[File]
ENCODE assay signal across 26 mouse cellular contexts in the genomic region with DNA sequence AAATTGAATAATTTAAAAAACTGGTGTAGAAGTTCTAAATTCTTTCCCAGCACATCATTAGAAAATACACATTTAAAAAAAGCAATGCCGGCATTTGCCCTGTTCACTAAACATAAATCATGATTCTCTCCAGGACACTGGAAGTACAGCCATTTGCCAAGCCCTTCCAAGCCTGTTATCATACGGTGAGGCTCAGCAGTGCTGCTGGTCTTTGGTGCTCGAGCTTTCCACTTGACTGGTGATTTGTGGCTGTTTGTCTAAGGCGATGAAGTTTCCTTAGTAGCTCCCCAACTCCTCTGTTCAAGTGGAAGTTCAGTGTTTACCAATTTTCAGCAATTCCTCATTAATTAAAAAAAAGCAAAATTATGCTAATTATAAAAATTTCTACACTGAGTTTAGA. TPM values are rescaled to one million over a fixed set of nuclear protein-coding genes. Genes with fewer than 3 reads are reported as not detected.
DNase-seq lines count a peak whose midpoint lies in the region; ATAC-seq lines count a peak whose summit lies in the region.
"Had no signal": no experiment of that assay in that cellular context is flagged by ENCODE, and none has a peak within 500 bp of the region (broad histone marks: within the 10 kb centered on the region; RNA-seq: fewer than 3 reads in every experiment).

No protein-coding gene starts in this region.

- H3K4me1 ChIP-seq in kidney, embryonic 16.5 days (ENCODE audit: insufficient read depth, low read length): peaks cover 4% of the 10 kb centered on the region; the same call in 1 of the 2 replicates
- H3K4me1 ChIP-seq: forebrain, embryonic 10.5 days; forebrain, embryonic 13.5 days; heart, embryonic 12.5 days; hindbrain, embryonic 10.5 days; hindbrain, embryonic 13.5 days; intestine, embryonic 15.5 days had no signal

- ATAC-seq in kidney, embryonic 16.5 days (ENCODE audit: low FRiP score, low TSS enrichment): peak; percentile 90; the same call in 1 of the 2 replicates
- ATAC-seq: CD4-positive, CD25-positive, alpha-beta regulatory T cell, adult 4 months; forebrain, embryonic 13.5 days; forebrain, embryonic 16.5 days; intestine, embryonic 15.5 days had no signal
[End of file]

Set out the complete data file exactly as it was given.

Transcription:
ENCODE assay signal across 26 mouse cellular contexts in the genomic region with DNA sequence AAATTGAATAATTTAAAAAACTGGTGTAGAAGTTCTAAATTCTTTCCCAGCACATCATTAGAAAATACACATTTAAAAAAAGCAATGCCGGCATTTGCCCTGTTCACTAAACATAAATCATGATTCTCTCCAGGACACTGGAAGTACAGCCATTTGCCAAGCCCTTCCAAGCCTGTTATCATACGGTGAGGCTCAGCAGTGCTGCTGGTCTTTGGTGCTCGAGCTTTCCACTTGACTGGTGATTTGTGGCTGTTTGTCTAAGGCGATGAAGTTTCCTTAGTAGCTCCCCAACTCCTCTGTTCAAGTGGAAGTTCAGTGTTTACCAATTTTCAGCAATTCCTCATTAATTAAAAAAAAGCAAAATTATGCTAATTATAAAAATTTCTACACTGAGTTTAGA. TPM values are rescaled to one million over a fixed set of nuclear protein-coding genes. Genes with fewer than 3 reads are reported as not detected.
DNase-seq lines count a peak whose midpoint lies in the region; ATAC-seq lines count a peak whose summit lies in the region.
"Had no signal": no experiment of that assay in that cellular context is flagged by ENCODE, and none has a peak within 500 bp of the region (broad histone marks: within the 10 kb centered on the region; RNA-seq: fewer than 3 reads in every experiment).

No protein-coding gene starts in this region.

- H3K4me1 ChIP-seq in kidney, embryonic 16.5 days (ENCODE audit: insufficient read depth, low read length): peaks cover 4% of the 10 kb centered on the region; the same call in 1 of the 2 replicates
- H3K4me1 ChIP-seq: forebrain, embryonic 10.5 days; forebrain, embryonic 13.5 days; heart, embryonic 12.5 days; hindbrain, embryonic 10.5 days; hindbrain, embryonic 13.5 days; intestine, embryonic 15.5 days had no signal

- ATAC-seq in kidney, embryonic 16.5 days (ENCODE audit: low FRiP score, low TSS enrichment): peak; percentile 90; the same call in 1 of the 2 replicates
- ATAC-seq: CD4-positive, CD25-positive, alpha-beta regulatory T cell, adult 4 months; forebrain, embryonic 13.5 days; forebrain, embryonic 16.5 days; intestine, embryonic 15.5 days had no signal